A Few Strategies For Scheduling Posts

schedule blog posts (1)One of my favorite ways to stay ahead of the game and save time during the week is to spend an hour or so scheduling blog posts and social media updates for up to a week. Scheduling posts and social media updates is one of the oldest tricks in the book and it’s a popular one among bloggers. So below I’m giving you a few tips on how to effectively incorporate this hack into your blogging ritual.

Pay attention to the time zone.

I live in the midwest, so while I schedule my blog posts to go live at 6am Central Standard Time, I realize that a reader who lives on the west coast would see that post at 4am if they’re awake. When it comes to scheduling posts, it’s imperative to be aware of time zones and pinpoint times that your readers are most engaged with your site. I prefer to have my posts go live in the morning because most of my target audience visits my blog in the morning and late in the evening.

Spread them out.

If you publish fresh content multiple times a day to your site, it’s best to spread those posts out. Don’t bombard your readers with 2-4 posts within an hour’s span because less loyal readers will be so overwhelmed that they will only read one or none of the posts, and this could drag your traffic down. Instead, I suggest scheduling the posts at least 2-3 hours apart. Similarly, on social media, be sure to spread out your scheduled updates hours apart so that you’re not assaulting your followers’ feeds with a link to your new blog post every other half hour. You’ll either get muted or unfollowed.

Write in real time.

When scheduling social media updates in advance, the trick is to write these updates as if they’re in real time so they won’t seem robotic. I’m still trying to master this, but I’ve learned that the key is to write a statement that’s eye-catching and well-timed. For instance, I once wrote a post about my experience at Culver’s and rather than scheduling the tweet for the morning, I always schedule tweets about that post around lunchtime or a few hours after dinnertime because this is when most people are 1) online and 2) probably thinking about food. See example below:


There are some who reject the idea of scheduling posts in advance, but you have to do what’s best for you and your schedule. Furthermore, life is just too damn short to be spending it in front of a laptop screen. That said, do what works for you and don’t apologize for it.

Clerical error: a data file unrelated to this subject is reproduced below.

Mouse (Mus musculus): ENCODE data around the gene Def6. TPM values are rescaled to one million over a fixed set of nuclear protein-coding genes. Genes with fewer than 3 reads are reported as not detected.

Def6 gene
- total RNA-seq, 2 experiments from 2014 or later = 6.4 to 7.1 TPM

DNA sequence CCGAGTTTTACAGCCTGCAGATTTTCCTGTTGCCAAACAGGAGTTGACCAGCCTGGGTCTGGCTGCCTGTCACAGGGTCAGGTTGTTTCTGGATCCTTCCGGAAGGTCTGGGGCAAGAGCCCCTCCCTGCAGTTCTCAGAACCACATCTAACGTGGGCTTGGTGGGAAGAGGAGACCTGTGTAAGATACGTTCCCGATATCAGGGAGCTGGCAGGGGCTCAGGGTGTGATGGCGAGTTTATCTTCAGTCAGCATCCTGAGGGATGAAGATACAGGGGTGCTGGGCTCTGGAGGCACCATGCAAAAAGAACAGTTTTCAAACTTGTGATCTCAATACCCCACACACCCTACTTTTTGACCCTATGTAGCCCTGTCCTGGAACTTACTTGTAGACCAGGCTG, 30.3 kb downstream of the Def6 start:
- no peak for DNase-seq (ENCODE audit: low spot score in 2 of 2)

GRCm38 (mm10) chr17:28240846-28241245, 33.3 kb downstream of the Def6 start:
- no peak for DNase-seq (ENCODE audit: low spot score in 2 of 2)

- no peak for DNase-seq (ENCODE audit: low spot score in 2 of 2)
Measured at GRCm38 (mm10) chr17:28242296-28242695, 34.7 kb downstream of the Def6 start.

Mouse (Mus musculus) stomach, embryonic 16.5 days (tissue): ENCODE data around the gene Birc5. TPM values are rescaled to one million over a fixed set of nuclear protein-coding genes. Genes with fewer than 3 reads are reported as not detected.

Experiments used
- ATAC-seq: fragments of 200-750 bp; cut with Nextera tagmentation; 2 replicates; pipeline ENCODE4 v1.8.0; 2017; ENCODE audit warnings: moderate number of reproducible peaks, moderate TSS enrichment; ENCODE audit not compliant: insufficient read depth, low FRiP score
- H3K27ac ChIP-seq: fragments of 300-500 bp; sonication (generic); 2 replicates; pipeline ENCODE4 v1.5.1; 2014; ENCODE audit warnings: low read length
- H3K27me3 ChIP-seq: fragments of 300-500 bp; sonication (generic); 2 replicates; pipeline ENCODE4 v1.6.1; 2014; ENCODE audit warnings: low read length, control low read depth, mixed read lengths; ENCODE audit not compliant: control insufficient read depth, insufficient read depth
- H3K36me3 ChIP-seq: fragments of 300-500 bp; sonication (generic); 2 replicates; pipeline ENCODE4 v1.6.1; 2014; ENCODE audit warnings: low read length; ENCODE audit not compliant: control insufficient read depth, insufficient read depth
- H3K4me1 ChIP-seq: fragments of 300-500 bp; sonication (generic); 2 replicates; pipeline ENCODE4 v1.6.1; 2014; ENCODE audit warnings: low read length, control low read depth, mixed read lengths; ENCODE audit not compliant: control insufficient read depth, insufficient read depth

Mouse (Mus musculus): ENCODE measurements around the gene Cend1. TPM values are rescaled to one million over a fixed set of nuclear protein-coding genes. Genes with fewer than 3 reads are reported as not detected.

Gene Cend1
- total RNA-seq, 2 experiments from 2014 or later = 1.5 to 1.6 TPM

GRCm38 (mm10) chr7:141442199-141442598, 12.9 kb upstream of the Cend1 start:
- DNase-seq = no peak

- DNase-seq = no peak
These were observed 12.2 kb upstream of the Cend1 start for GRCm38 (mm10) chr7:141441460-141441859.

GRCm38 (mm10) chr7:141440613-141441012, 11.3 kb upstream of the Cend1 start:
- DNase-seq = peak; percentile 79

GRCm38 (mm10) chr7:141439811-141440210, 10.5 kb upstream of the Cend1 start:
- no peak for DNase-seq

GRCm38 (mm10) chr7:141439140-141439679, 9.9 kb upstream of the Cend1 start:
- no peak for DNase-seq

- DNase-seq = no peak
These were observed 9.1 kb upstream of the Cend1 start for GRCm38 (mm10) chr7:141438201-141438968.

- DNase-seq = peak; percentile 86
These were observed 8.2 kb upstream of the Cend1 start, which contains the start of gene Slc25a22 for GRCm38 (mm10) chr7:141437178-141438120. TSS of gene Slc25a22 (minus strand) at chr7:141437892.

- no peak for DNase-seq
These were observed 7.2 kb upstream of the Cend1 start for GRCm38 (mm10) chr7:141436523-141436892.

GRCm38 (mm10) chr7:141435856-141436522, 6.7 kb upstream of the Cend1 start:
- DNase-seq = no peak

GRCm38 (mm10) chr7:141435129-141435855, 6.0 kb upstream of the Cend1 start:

Do you schedule blog posts and/or social media posts in advance? If so, does it help save you time? Got any tips to add to this list? Drop a comment below.

P.S. Tips for balancing a blog and your day job + how to make more time for blogging.

P.P.S. Here are some popular resources for scheduling social media posts: Tweetdeck (my personal favorite), Buffer, Hootsuite and CoSchedule (for WordPress users only).

  • I schedule my Twitter posts. I used to do it for Twitter, FB and Google+ but I’m now trying to focus my efforts on Twitter and Instagram so I feel less overwhelmed. I use Hootsuite and in March paid for the premium version so I could do a bulk upload for the month. I did the same again this month. I use a combination of quotes, quotes from my blog posts, tips from my book and random musings. I also schedule a week of tweets for my latest blog post with lines from the post with a link rather than “latest post” – I’m testing to see if that’s more engaging. I find social media draining and overwhelming so I’m hoping by focusing on just Twitter and Insta I can start to interact more with people. I have no idea how other people are constantly updating, working and building their blog or business – I’m in awe!

  • I think this is key to keeping you audience engaged. With Hootsuite I have about 4 scheduled tweets per day and I try to schedule out about a week in advance. I try to stay engaged throughout the day if someone RT or tweets me back. But it also helps me feel less guilty on weekends when I am not as organically engaged with my audience and allows me to refresh content that my tweeps may have never seen. Honestly I think this is the best was to refresh old blog post.

    Zena |www.hersavvycareer.com

  • You’re welcome, Jennifer. I like to do the same thing. On the days that I know I have social media posts scheduled, I try to make sure that I hop on social media to be present in real-time, too.

  • I won’t even lie – that has happened to me before. But the thing with Twitter is, each tweet has a lifespan of about an hour, so people forget quickly and it’s like it never happened. What I do now is schedule the posts as far in advance as I can, then at night, I’ll log in to Tweetdeck and double-check the tweets that are scheduled to go live tomorrow. If they’re well-written and well-timed (I factor in what I have going on that day), then I don’t worry about. I understand your anxiety though.

  • I need to be more consistent and scheduling my posts. Right now, I’ve been using CoSchedule to schedule out my FB and twitter posts. It’s been working when I do use it. And, it does save time if I sit down for an hour to schedule posts out for a week.

    I also fill in real time posts during the week as I come across articles and other nifty things. I like to create that engagement that is sometimes lacking when posts are scheduled.

    Thanks for the ideas!

  • Your Friend Brittany

    I’m still trying to work on scheduling social media updates. It’s so hard not to make them sound robotic and I always worry I’m going to have something scheduled and some crisis will be going on and then my tweet about a blog post will appear! Ha


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